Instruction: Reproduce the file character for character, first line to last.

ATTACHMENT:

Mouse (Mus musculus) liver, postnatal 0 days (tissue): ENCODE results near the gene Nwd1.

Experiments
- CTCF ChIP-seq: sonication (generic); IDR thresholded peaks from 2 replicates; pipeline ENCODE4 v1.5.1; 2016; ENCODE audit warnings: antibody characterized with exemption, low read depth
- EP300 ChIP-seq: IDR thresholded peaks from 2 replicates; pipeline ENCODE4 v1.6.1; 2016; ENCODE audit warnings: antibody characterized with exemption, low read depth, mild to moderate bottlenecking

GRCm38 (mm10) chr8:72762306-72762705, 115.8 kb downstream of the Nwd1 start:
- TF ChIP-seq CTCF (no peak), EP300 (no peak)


Mouse (Mus musculus) liver, postnatal 0 days (tissue): ENCODE results near the gene Nwd1.

Experiments
- CTCF ChIP-seq: sonication (generic); IDR thresholded peaks from 2 replicates; pipeline ENCODE4 v1.5.1; 2016; ENCODE audit warnings: antibody characterized with exemption, low read depth
- EP300 ChIP-seq: IDR thresholded peaks from 2 replicates; pipeline ENCODE4 v1.6.1; 2016; ENCODE audit warnings: antibody characterized with exemption, low read depth, mild to moderate bottlenecking

GRCm38 (mm10) chr8:72762306-72762705, 115.8 kb downstream of the Nwd1 start:
- TF ChIP-seq CTCF (no peak), EP300 (no peak)